Drawn from the Benalla Art Gallery Collection, this exhibition explores the idea of works of art as studies of particular subjects, primarily through portraiture in this case, and also as decorative ornaments.
Ornament and Subject features paintings, photography and prints from the 19th century to the present day with a special focus on contemporary female artists.
Image: Jacqui Stockdale, Rama Jarra, The Shepherdess 2012. C type print. Benalla Art Gallery Collection
There are more images circulating in the world then ever before. Despite this, never has photography occupied such an anxious understanding of itself. Freed - through technological advances - of the requirement to represent the real, globally photography is questioning its expressive value and beginning to redefine itself.
This exhibition contributes an Australian voice to this international conversation. Concentrated through strategies of dispersal and aggregation, Looking But Not Seeing brings together a group of artists whose work engages with questions of what photography is now and where it is going.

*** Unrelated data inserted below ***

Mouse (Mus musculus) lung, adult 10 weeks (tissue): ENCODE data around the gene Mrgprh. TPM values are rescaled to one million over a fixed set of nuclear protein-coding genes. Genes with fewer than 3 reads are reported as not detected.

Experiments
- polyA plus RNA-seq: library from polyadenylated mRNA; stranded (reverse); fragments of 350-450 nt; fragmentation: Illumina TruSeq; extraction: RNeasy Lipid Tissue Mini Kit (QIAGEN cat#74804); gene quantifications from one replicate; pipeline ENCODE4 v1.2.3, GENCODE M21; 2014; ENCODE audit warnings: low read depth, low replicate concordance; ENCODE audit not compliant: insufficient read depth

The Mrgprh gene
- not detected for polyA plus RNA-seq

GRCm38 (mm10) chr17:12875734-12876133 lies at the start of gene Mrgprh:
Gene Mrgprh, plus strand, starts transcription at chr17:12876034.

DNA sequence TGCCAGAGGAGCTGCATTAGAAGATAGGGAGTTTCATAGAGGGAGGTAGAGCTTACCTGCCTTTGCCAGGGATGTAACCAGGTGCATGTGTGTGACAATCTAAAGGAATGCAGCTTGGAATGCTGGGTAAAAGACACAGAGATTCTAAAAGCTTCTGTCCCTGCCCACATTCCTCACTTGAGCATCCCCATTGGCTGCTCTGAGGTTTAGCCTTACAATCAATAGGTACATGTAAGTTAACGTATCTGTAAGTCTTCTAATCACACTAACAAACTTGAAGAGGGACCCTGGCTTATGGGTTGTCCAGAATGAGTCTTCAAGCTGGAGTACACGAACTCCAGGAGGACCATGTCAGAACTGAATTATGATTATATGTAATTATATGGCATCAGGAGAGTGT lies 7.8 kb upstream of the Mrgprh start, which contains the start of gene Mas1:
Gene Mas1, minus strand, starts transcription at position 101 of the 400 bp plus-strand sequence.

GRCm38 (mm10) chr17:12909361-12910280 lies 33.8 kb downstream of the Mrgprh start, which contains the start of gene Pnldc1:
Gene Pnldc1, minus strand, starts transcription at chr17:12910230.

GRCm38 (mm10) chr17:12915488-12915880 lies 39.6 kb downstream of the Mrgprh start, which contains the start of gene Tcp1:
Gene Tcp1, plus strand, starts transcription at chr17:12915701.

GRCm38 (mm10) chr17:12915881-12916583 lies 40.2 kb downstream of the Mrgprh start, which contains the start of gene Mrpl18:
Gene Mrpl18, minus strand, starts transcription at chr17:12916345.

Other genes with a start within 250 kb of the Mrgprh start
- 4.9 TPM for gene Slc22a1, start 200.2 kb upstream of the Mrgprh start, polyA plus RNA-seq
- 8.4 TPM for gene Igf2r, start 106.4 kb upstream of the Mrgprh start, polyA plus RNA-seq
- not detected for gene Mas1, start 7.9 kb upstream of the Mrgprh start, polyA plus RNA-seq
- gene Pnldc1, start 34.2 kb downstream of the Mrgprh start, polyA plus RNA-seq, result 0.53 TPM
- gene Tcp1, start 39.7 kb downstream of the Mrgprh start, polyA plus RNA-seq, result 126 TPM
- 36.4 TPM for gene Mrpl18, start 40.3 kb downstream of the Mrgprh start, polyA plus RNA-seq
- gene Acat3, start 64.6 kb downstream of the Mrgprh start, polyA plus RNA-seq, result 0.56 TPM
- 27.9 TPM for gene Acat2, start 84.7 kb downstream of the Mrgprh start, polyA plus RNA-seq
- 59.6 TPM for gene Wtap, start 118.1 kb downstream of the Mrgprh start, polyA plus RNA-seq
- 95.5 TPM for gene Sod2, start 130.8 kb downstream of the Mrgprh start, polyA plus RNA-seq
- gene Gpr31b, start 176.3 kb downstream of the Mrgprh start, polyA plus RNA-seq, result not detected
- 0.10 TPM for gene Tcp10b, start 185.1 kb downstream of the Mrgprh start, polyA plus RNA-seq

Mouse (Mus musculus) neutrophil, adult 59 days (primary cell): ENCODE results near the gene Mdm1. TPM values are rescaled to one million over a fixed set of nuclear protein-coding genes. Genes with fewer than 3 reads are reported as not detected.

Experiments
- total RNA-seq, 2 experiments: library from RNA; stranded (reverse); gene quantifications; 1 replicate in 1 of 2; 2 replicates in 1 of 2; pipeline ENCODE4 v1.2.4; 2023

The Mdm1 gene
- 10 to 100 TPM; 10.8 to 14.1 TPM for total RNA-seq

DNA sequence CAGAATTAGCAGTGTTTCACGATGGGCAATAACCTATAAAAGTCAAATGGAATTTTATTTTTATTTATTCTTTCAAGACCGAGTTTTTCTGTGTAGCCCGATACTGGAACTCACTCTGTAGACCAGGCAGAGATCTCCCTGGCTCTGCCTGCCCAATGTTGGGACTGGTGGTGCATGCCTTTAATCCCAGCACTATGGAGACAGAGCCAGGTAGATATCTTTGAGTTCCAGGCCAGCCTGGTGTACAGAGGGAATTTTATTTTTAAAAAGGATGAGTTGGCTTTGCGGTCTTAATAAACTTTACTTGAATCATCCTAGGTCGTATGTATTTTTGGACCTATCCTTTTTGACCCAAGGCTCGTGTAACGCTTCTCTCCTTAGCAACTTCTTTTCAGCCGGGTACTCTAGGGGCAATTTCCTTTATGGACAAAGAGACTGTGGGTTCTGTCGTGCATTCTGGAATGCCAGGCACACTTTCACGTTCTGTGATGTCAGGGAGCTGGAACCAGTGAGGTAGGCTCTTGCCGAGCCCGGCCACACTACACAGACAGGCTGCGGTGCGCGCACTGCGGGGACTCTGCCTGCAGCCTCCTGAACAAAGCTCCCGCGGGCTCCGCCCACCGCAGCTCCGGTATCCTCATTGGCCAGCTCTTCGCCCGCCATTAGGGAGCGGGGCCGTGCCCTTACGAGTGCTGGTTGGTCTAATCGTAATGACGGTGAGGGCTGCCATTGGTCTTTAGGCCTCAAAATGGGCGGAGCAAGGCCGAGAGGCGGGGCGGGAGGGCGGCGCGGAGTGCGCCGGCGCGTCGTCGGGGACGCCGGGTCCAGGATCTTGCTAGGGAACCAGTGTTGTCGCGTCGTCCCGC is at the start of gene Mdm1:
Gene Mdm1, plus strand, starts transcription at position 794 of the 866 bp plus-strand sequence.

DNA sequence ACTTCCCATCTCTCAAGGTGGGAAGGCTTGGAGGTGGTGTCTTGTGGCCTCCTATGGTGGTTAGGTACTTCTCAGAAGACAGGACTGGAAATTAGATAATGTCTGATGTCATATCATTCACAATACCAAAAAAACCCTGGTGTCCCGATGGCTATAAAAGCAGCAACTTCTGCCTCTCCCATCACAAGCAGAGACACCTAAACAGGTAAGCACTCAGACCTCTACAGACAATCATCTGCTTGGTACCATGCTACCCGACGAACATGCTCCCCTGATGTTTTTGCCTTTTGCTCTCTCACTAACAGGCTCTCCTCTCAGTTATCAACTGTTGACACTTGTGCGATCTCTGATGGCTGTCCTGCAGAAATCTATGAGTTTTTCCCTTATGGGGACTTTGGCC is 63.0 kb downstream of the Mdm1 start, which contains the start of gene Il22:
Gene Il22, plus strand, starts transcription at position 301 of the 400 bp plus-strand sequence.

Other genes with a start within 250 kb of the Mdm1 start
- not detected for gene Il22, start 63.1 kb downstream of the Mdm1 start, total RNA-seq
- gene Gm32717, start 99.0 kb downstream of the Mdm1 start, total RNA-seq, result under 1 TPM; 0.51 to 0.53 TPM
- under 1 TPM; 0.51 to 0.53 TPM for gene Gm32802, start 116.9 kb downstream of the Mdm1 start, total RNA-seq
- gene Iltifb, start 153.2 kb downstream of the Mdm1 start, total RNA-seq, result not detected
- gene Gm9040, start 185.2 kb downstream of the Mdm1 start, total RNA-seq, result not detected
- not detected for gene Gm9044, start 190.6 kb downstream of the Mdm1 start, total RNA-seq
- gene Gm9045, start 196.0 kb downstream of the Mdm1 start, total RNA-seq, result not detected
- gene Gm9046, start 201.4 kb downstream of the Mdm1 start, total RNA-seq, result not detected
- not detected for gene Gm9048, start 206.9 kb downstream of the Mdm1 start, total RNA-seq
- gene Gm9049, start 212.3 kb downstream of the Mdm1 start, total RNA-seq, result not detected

Jacqui Ball, Nina Gilbert, Eliza Hutchison, Will Nolan, Nik Pantazopoulos, Kiron Robinson, Vivian Cooper Smith, Darren Sylvester, Marian Tubbs, Xanthe Waite and Grace Wood.
Curated by Kiron Robinson.
This exhibition has received assistance from NETS Victoria’s Exhibition Development Fund, supported by the Victorian Government through Creative Victoria.
Exhibition Opening Sunday 2 September, 3-5pm
Image: Darren Sylvester, Ghost Story, 2017, light jet print. Courtesy the artist, Neon Parc, Melbourne and Sullivan+Strumpf, Sydney
Samantha J Heriz is a British/Australian visual artist working conceptually across media. Much of her work concerns language, words, speech and the conveyance of subtlety. Often juxtaposition and duration are utilised to play with figure/ground to highlight the overlooked.
This 4-channel video installation was made whilst on residency at TAKT Berlin in 2016. During the month Heriz overtly spied from the inside and outside of Building No.1, the location of the Stasi Headquarters. The building remains largely unchanged and its essence of ‘ubiquitous control’ seems to linger. This work sees words from Party slogans, songs and official media, paired with footage of the Stasi Headquarters in 2016.